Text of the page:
In the [[English language]], the word "individualism" was first introduced, as a pejorative, by the [[Owenism|Owenites]] in the 1830s, although it is unclear if they were influenced by Saint-Simonianism or came up with it independently.<ref name="Claeys"/> A more positive use of the term in Britain came to be used with the writings of [[James Elishama Smith]]. Although an early Owenite socialist, he eventually rejected its collective idea of property, and found in individualism a "universalism" that allowed for the development of the "original genius." Without individualism, Smith argued, individuals cannot amass property to increase one's happiness.<ref name="Claeys"/> [[William Maccall]], another [[Unitarian]] preacher, and probably an acquaintance of Smith, came somewhat later, although influenced by [[John Stuart Mill]], [[Thomas Carlyle]], and [[Romanticism|German Romanticism]], to the same positive conclusions, in his 1847 work "Elements of Individualism".<ref name="Swart"/>
 
==Politikai individualizmus==
==Political individualism==
A politika[[filozófia]] mezőjében az individualista elmélet olyan kormányzatot képzel el, amelyben az [[állam]] feladata megvédeni az egyén szabadságát, de más területeken nem beleavatkozni az életébe. Ez ellentétes a kollektivizmus különböző elméleteivel: ezek az egyéntől elvárják a társadalom számára való hasznosságot, és beleakarnak szólni az egyén életébe, hogy az társadalmilag hasznossá váljék. A politikafilozófiában az individualizmust a laissez faire-rel is rokonítják.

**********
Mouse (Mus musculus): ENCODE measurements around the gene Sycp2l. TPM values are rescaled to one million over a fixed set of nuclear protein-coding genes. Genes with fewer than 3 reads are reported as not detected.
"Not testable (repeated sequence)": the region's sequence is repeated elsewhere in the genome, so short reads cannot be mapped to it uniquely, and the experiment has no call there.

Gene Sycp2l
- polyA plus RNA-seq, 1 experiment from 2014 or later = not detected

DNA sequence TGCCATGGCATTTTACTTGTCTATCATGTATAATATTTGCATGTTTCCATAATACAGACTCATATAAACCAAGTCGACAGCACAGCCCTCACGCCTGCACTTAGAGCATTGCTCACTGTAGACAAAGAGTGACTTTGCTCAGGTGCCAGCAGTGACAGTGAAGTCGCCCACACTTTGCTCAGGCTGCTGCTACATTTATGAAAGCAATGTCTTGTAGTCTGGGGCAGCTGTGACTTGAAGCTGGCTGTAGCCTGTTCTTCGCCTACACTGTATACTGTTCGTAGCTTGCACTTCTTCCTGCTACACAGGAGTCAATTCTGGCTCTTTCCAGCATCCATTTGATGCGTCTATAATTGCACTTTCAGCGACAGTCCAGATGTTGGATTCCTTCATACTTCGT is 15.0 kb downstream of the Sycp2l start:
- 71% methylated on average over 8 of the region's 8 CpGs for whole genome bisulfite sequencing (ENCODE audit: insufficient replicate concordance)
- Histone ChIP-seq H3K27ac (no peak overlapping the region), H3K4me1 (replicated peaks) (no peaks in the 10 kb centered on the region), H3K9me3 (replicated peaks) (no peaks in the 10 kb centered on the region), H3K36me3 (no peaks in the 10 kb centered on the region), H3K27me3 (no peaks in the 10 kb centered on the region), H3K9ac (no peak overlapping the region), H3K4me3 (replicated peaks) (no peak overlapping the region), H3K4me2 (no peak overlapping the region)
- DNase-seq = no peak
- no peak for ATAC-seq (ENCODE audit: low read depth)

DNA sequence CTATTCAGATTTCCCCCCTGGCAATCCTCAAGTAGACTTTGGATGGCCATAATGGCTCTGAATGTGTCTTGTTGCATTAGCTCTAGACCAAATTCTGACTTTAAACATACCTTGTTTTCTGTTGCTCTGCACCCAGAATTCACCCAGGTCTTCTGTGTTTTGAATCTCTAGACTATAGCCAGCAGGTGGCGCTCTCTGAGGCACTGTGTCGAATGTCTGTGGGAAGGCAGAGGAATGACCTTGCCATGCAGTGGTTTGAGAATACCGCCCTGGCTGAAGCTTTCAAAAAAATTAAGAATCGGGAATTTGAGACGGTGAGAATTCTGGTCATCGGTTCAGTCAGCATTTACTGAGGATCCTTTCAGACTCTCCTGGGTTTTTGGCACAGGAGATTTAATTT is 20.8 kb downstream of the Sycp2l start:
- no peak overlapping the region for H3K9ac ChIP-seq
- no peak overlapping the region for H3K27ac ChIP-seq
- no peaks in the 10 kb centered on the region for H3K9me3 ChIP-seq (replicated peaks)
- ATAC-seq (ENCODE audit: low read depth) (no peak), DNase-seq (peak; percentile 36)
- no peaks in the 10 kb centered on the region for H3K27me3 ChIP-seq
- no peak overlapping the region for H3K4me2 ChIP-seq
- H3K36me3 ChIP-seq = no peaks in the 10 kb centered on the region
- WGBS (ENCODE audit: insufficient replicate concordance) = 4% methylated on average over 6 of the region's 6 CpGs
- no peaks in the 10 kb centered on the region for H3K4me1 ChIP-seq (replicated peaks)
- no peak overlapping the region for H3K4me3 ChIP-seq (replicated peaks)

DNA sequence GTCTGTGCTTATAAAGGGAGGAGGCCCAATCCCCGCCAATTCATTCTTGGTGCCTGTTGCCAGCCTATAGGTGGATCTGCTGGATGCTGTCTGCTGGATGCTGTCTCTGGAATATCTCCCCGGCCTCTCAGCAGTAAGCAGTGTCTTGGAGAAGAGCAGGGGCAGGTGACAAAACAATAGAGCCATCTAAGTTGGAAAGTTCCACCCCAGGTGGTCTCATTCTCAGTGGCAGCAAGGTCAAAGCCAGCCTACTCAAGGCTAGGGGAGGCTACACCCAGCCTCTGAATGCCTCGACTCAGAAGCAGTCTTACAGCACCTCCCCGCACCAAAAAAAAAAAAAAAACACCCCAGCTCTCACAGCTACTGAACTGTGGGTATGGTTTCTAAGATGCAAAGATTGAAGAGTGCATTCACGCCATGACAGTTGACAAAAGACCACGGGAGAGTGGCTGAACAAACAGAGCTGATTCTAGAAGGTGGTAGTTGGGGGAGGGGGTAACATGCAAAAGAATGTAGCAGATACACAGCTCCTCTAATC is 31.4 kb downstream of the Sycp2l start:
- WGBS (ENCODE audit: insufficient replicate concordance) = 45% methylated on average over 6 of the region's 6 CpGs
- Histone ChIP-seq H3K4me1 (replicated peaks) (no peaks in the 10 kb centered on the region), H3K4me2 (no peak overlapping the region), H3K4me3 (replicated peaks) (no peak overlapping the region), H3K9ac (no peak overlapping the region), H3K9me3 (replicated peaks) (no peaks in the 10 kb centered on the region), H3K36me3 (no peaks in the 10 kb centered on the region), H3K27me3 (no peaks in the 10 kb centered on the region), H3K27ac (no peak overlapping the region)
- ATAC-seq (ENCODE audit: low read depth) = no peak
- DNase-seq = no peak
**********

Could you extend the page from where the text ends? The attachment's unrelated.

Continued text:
In political philosophy, the individualist theory of [[government]] holds that the state should take a merely defensive role by protecting the liberty of each individual to act as he or she wishes as long he or she does not infringe on the same liberty of another. This contrasts with collectivist political theories, where, rather than leaving the individual to pursue his or her own ends, the state ensures that the individual serves the interests of society when taken as a whole. The term has also been used to describe "individual initiative" and "freedom of the individual" in general, perhaps best described by the French term "[[laissez faire]]," a verb meaning "to let [the people] do" [for themselves what they know how to do].
 
A gyakorlatban az individualisták kiállnak az egyéni autonómiáért az társadalmi intézményekkel (pl. az állammal) szemben. Kiemelik a kisebbség jogait a többséggel szemben, az egyént a legkisebb kisebbségnek tekintve. Csak az olyan [[demokrácia|demokráciákat]] tudják elfogadni, ahol az [[alkotmány]] védi meg az egyéni szabadságot akkor is, ha a társadalmi jó érdekében akarnák korlátozni. Az egyéni szabadságot itt polgári és gazdasági értelemben is kell érteni. Elvetik a kereskedelem és ipar köztulajdonát, azzal érvelnek, hogy a nép képviselőinél nincsen jó kézben semmi, mert nem elég képzettek és felelősségteljesek. Másik érvük, hogy az jól működő államot polgárainak az egyéni előrehaladásra való vágya viszi előre. A radikális individualizmus az [[individualista anarchizmus]].